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Hegel and the Tradition Essays in Honour of H.S. Harris (Toronto Studies in Philosophy)

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Published by University of Toronto Press .
Written in English

Subjects:

  • Western philosophy, from c 1900 -,
  • History & Surveys - Modern,
  • Hegel, George Wilhelm Friedrich,
  • Philosophy,
  • History & Surveys - 19th Century,
  • Philosophy / Criticism,
  • Hegel, Georg Wilhelm Friedrich,
  • History - 19th Century,
  • 1770-1831,
  • History & Surveys - General,
  • Hegel, Georg Wilhelm Friedrich,

Book details:

Edition Notes

ContributionsMichael Baur (Editor), John Russon (Editor)
The Physical Object
FormatHardcover
Number of Pages349
ID Numbers
Open LibraryOL7872628M
ISBN 100802009271
ISBN 109780802009272

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Glenn Alexander Magee has written a wonderful book; wonderful because it is the subtext for all the major Hegel literature since the s."-Tom Darby, Carleton University, "This first book-length study of Hegel and Hermeticism builds on both Continental and Anglo-American Hegal scholarship, contributes new perspectives on the gnostic and. Hegel and the Hermetic Tradition covers Hegel's philosophical corpus and shows that his engagement with Hermeticism lasted throughout his career and 5/5(1). Hegel and the Hermetic Tradition covers Hegel's entire philosophical corpus, showing that his engagement with Hermeticism lasted throughout his entire career and intensified during his final years in . Glenn Alexander Magee's pathbreaking book argues that Hegel was decisively influenced by the Hermetic tradition, a body of thought with roots in Greco-Roman Egypt. Magee traces the influence on Hegel of such Hermetic thinkers as Baader, Böhme, Bruno, and Paracelsus, and fascination with occult and paranormal phenomena.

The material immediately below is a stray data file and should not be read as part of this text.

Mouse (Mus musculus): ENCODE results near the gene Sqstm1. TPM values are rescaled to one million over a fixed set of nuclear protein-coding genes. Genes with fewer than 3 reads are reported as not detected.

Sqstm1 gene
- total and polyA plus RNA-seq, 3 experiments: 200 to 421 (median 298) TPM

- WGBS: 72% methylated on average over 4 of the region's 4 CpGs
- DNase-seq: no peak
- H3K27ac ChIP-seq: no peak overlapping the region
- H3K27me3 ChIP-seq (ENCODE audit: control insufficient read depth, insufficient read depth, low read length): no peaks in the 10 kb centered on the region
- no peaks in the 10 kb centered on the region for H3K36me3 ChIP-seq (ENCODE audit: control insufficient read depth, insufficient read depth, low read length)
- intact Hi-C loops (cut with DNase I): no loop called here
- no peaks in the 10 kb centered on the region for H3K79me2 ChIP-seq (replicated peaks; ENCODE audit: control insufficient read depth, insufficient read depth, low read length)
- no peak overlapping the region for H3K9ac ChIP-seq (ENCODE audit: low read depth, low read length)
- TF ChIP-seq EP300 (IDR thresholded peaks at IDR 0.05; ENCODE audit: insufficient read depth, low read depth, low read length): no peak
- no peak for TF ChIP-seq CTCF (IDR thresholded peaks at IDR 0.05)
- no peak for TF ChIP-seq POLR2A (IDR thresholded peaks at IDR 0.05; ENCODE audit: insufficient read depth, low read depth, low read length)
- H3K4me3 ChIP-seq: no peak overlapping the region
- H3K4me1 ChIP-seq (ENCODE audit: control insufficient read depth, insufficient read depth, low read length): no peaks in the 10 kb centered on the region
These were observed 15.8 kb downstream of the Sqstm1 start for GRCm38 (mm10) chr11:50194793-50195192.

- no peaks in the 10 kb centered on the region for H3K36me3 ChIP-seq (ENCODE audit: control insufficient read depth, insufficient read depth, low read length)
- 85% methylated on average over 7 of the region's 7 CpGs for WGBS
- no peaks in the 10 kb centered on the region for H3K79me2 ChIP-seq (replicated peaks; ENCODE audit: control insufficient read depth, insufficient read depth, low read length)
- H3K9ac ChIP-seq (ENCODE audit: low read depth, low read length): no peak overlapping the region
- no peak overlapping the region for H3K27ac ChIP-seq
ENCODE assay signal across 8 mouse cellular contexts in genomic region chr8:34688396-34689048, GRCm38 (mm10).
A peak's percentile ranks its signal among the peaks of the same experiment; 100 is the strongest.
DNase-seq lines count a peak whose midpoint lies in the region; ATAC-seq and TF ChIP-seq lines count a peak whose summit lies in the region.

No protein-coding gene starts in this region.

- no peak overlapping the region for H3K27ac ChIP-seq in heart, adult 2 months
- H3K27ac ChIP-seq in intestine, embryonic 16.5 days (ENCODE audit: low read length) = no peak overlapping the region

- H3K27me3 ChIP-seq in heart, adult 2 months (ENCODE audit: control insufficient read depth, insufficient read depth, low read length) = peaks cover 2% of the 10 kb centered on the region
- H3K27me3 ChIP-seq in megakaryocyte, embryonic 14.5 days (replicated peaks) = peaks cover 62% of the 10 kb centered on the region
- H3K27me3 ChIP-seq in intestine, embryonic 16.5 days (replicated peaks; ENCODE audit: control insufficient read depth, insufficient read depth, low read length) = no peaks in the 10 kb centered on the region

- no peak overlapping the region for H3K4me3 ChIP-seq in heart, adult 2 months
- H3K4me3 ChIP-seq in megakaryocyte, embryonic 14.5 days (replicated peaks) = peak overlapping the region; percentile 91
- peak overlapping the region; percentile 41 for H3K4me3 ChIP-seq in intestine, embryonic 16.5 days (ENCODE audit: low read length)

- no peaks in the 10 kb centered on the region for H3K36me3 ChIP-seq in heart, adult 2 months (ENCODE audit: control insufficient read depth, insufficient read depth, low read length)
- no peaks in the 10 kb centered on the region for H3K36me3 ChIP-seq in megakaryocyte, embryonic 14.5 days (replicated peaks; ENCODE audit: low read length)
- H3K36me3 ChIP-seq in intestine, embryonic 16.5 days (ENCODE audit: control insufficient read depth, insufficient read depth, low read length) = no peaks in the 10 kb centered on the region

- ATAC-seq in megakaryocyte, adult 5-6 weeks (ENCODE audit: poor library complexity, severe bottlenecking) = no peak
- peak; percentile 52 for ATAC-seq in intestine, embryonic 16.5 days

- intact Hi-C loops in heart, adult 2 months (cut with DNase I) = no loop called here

Book Description: This book examines the possibilities for the rehabilitation of Hegelian thought within analytic philosophy. From its inception, the analytic tradition has in general accepted Bertrand Russell's hostile dismissal of the idealists, based on the claim that their metaphysical views were irretrievably corrupted by the faulty logic that informed them.   Hegel and the Hermetic Tradition covers Hegel's philosophical corpus and shows that his engagement with Hermeticism lasted throughout his career and intensified during his final years in Berlin. Viewing Hegel as a Hermetic thinker has implications for a more complete understanding of the modern philosophical tradition, and German idealism in s: 7.   Offering one of the first initiatives of reconciliation between the analytic and continental philosophical traditions, this important collection of original essays offers a new perspective on Hegel's philosophy within the context of some of the themes central to current discussion/5.   This collection examines Hegel's philosophy as it bears on the meaning and relevance of tradition – historical, legal, aesthetic, religious, and philosophical. The thirteen original essays draw upon and celebrate the work of H.S. Harris, who is considered by many to be the most influential interpreter of Hegel in the English-speaking :

Freedom and Tradition in Hegel stands at the intersection of three vital currents in contemporary ethics: debates over philosophical anthropology and its significance for ethics, reevaluations of tradition and modernity, and a resurgence of interest in Hegel. Thomas A. Lewis engages these three streams of thought in light of Hegel's recently published Vorlesungen über die Philosophie des Geistes. Book Description: Examines Hegel's philosophy as it bears on the meaning and relevance of tradition - historical, legal, aesthetic, religious, and philosophical. The story of that life is of an ambitious, powerful thinker living in a period of great tumult dominated by the figure of Napolean. Pinkard explores Hegel’s interactions with some of the great minds of this period: Hölderlin, Goethe, Humboldt, Schelling, Novalis, the Schlegels, . Hegel teaches that the constitution is the collective spirit of the nation and that the government and the written constitution is the embodiment of that spirit. Each nation has its own individual spirit, and the greatest of crimes is the act by which the tyrant or the conqueror stifles the spirit of a nation.